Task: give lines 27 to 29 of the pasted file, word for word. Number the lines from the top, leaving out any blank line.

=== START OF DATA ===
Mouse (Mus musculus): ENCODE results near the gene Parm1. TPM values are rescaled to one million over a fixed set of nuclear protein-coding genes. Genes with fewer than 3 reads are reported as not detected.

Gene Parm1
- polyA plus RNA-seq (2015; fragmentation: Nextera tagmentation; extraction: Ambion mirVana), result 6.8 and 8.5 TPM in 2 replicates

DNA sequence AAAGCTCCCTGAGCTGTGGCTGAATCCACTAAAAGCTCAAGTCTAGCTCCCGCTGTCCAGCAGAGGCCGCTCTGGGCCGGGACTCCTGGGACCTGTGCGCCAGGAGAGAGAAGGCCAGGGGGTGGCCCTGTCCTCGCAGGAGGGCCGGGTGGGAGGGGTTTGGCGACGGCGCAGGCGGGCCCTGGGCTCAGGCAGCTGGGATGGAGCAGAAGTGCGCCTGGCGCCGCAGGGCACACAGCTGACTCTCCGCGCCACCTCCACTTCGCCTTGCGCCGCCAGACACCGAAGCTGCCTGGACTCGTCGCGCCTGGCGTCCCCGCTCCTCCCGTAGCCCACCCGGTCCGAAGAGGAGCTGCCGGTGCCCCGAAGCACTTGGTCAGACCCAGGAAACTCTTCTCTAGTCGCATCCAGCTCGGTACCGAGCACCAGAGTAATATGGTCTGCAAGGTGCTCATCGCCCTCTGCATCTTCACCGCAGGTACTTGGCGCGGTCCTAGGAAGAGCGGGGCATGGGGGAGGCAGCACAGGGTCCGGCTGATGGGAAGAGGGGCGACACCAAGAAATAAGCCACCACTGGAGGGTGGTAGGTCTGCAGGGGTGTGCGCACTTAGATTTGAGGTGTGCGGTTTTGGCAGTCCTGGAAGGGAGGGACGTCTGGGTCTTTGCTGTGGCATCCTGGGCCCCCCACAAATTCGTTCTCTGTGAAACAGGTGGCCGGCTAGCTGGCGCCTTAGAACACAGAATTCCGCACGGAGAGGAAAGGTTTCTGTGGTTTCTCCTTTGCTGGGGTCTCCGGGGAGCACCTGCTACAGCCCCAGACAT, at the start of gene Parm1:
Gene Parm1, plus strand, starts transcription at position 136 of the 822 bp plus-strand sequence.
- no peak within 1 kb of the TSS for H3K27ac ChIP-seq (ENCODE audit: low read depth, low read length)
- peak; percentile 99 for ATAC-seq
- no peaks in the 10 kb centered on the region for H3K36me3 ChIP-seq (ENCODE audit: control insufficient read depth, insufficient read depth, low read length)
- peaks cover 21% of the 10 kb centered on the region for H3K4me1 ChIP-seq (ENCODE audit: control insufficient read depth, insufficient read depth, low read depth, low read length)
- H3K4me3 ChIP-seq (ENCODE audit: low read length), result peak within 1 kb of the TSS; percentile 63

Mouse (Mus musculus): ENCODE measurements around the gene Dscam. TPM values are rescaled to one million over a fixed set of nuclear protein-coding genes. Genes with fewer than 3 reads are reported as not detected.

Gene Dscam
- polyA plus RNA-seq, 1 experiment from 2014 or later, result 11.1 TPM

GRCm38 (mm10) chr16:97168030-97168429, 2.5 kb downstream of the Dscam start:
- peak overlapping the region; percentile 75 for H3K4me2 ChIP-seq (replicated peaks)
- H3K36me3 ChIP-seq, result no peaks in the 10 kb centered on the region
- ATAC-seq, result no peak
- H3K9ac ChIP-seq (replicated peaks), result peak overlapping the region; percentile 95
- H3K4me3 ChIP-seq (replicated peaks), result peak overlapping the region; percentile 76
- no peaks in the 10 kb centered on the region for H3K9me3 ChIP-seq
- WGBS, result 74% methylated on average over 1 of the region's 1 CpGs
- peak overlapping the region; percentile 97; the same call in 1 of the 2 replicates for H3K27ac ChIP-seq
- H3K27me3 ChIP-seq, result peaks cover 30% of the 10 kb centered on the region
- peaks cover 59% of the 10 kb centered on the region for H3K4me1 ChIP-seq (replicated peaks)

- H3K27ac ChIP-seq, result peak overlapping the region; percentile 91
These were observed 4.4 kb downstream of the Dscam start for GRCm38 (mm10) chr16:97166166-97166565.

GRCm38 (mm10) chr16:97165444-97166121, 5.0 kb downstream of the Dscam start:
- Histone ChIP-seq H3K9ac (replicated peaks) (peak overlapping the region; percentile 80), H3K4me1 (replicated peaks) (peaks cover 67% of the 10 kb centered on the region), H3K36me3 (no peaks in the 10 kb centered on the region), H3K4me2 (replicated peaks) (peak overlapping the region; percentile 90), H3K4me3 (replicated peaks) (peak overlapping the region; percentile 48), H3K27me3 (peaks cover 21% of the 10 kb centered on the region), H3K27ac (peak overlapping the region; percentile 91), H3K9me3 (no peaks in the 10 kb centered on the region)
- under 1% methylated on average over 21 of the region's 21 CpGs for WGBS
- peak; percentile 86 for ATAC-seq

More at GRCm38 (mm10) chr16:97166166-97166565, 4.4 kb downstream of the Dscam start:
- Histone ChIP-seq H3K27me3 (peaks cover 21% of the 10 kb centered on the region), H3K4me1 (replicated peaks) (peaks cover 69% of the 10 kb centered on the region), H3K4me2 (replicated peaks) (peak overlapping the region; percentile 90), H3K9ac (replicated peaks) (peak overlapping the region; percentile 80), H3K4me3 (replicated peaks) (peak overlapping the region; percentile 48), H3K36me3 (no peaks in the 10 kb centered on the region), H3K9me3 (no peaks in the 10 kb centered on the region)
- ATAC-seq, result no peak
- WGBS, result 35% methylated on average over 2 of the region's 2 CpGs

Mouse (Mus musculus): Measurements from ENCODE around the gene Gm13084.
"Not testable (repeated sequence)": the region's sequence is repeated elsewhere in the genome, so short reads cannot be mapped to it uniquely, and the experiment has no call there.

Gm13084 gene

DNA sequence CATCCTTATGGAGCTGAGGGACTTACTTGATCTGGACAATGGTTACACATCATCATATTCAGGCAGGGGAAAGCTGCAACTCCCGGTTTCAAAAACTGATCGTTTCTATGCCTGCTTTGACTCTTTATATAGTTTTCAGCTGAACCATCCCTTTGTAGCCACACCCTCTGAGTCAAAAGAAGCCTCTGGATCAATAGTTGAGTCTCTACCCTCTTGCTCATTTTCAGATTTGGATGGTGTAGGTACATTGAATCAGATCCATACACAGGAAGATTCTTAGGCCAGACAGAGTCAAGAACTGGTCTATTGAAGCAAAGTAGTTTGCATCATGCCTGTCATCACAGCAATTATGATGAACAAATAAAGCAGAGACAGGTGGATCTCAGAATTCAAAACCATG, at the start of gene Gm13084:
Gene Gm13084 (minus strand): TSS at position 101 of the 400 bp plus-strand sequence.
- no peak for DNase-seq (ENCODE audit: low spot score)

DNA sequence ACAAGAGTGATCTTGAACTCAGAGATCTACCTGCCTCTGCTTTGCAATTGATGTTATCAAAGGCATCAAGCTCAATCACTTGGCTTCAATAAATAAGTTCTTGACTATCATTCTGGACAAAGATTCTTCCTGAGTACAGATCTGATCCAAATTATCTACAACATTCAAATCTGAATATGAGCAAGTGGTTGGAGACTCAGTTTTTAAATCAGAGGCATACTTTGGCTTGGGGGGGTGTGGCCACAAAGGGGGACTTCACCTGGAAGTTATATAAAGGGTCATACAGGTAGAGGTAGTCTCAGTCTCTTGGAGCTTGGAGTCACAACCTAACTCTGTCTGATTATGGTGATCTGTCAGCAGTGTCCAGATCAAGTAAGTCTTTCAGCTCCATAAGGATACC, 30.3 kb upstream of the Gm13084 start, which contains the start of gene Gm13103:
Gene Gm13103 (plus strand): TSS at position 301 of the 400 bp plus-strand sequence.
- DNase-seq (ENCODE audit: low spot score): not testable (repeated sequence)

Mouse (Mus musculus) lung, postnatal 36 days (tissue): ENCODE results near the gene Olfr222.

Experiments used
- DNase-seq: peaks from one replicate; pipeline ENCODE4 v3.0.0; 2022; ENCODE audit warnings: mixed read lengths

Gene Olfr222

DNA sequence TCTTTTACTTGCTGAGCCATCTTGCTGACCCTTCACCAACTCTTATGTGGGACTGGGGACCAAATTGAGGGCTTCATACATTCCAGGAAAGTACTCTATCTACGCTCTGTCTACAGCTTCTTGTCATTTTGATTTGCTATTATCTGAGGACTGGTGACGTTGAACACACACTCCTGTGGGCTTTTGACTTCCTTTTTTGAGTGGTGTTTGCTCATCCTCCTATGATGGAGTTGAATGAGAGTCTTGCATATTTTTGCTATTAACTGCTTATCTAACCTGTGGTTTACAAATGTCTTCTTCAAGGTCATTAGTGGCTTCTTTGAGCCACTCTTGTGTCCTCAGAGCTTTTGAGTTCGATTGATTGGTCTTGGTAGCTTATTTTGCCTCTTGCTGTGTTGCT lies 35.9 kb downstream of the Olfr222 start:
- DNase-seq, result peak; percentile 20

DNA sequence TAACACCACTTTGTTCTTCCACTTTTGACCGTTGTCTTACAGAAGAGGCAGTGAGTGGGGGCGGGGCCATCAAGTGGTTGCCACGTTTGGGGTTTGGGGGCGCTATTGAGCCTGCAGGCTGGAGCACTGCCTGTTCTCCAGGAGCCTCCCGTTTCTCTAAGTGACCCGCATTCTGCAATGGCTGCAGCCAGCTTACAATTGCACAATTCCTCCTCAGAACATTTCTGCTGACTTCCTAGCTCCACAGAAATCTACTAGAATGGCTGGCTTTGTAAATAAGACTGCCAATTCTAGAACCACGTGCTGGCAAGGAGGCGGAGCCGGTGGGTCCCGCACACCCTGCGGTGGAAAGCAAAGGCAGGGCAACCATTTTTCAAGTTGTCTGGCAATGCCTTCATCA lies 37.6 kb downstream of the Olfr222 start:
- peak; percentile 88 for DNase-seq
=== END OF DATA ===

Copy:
GRCm38 (mm10) chr16:97165444-97166121, 5.0 kb downstream of the Dscam start:
- Histone ChIP-seq H3K9ac (replicated peaks) (peak overlapping the region; percentile 80), H3K4me1 (replicated peaks) (peaks cover 67% of the 10 kb centered on the region), H3K36me3 (no peaks in the 10 kb centered on the region), H3K4me2 (replicated peaks) (peak overlapping the region; percentile 90), H3K4me3 (replicated peaks) (peak overlapping the region; percentile 48), H3K27me3 (peaks cover 21% of the 10 kb centered on the region), H3K27ac (peak overlapping the region; percentile 91), H3K9me3 (no peaks in the 10 kb centered on the region)
- under 1% methylated on average over 21 of the region's 21 CpGs for WGBS